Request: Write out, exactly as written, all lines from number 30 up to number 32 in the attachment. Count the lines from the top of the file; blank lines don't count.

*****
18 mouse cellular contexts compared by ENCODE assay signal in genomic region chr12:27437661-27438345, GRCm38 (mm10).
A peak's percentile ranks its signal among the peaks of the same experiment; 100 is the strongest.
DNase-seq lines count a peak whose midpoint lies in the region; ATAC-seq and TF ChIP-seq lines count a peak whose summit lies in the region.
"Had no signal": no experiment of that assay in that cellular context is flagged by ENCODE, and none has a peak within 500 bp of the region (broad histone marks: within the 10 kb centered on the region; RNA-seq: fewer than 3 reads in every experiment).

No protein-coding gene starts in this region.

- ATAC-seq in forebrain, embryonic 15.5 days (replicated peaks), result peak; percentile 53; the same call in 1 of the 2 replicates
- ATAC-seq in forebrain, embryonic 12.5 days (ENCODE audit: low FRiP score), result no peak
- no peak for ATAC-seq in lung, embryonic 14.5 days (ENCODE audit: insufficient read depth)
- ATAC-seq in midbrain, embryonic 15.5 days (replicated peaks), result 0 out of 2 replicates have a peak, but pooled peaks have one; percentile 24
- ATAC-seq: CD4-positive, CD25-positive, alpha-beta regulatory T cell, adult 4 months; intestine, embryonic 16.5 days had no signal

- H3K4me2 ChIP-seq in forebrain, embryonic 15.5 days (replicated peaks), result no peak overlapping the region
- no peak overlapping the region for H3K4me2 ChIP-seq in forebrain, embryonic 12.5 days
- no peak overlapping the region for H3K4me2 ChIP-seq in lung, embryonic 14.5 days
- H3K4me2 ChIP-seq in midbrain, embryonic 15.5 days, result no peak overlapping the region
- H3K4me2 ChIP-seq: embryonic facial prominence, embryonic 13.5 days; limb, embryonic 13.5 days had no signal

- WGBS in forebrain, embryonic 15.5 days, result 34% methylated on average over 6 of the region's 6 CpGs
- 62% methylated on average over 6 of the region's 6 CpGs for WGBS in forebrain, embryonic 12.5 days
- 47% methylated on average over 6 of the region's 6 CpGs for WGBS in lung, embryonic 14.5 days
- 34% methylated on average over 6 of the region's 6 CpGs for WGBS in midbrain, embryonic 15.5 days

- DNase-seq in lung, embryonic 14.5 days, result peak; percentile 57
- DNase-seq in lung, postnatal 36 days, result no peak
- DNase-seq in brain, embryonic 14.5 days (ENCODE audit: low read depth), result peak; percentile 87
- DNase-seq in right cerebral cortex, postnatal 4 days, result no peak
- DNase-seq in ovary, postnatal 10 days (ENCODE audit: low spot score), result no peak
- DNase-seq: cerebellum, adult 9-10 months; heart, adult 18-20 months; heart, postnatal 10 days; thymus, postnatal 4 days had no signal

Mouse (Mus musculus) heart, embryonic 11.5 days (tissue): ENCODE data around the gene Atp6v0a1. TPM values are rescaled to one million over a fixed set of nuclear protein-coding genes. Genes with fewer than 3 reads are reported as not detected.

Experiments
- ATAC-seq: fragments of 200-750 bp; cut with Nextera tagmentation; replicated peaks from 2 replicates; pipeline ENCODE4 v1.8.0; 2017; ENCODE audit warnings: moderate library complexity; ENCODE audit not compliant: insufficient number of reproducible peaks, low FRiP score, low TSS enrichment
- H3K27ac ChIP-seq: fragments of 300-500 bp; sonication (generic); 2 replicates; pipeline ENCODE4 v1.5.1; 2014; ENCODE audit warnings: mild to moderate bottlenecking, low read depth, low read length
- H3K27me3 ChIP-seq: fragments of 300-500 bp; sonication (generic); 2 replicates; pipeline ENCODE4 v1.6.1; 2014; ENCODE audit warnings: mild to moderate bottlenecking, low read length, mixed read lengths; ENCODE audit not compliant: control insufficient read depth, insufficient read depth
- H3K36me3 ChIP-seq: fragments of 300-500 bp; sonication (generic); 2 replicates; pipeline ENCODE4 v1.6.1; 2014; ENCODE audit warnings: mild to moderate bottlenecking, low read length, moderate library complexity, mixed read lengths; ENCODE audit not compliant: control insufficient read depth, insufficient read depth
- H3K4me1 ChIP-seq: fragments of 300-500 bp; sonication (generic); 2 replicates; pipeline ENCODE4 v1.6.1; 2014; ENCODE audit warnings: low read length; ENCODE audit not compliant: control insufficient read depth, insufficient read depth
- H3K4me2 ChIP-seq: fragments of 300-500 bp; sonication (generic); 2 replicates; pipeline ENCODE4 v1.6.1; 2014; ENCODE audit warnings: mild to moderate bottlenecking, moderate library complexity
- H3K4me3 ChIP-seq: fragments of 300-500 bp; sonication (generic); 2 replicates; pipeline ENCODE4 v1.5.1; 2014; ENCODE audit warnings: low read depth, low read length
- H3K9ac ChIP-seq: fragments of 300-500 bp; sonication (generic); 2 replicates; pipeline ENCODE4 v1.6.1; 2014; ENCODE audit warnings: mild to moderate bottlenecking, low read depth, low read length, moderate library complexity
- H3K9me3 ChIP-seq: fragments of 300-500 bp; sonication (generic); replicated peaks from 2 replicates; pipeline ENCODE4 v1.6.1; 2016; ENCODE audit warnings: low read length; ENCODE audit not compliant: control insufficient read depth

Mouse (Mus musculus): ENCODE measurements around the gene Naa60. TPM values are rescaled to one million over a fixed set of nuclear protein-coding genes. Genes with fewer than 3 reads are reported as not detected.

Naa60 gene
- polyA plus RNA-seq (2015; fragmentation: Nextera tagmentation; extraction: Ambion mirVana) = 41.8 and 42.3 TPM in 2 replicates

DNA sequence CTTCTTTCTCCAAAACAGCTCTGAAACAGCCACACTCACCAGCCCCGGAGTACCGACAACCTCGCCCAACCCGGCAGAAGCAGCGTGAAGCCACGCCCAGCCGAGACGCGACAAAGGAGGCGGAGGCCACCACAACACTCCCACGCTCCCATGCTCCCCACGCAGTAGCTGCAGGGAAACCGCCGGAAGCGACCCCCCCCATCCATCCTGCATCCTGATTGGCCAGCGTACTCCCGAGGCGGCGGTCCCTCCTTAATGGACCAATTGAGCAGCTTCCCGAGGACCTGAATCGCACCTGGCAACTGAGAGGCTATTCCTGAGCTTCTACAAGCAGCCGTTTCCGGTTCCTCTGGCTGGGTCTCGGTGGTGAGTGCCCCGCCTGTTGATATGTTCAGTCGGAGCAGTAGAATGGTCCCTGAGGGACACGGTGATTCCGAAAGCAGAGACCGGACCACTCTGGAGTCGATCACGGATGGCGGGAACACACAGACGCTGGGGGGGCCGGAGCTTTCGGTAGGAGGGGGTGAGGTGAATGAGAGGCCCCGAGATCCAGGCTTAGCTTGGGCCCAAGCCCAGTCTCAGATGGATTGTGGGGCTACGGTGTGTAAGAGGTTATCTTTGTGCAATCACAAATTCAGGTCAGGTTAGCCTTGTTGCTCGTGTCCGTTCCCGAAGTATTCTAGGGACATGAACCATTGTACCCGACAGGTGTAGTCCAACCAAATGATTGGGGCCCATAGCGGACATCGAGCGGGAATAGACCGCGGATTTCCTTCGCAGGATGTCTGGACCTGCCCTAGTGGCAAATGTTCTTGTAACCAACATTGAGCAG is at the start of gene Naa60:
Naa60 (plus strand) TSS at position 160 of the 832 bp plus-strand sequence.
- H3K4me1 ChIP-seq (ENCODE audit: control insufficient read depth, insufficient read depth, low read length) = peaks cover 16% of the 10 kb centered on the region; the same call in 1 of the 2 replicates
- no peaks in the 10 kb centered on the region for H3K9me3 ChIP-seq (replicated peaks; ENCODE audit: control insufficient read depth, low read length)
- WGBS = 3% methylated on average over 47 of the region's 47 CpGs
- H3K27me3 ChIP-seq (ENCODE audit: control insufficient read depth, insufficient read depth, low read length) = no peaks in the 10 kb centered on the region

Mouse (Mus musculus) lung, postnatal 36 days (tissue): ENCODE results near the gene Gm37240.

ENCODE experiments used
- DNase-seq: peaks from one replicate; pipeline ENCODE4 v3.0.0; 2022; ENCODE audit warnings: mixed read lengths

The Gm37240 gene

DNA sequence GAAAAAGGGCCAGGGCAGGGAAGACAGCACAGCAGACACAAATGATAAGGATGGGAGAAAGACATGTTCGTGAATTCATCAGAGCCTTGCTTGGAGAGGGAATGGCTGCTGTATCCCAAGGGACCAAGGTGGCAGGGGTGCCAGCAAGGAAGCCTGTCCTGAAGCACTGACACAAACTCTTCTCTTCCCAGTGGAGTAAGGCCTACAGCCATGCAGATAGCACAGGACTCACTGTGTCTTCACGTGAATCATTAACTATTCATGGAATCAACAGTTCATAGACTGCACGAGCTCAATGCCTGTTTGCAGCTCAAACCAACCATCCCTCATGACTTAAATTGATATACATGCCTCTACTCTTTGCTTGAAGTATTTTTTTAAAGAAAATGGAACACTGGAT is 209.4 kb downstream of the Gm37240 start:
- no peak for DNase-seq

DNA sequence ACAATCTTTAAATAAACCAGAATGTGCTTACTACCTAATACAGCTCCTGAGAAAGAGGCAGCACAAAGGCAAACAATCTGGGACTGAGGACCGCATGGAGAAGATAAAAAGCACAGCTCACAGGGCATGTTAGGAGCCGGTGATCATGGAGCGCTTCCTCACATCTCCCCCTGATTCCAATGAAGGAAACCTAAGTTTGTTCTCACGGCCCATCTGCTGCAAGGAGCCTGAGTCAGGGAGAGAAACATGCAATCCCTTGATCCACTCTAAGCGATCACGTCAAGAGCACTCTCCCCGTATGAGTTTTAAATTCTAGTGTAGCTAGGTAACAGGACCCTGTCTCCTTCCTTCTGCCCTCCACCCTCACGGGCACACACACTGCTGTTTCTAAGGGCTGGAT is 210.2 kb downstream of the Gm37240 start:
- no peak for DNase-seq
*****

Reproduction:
- H3K27me3 ChIP-seq: fragments of 300-500 bp; sonication (generic); 2 replicates; pipeline ENCODE4 v1.6.1; 2014; ENCODE audit warnings: mild to moderate bottlenecking, low read length, mixed read lengths; ENCODE audit not compliant: control insufficient read depth, insufficient read depth
- H3K36me3 ChIP-seq: fragments of 300-500 bp; sonication (generic); 2 replicates; pipeline ENCODE4 v1.6.1; 2014; ENCODE audit warnings: mild to moderate bottlenecking, low read length, moderate library complexity, mixed read lengths; ENCODE audit not compliant: control insufficient read depth, insufficient read depth
- H3K4me1 ChIP-seq: fragments of 300-500 bp; sonication (generic); 2 replicates; pipeline ENCODE4 v1.6.1; 2014; ENCODE audit warnings: low read length; ENCODE audit not compliant: control insufficient read depth, insufficient read depth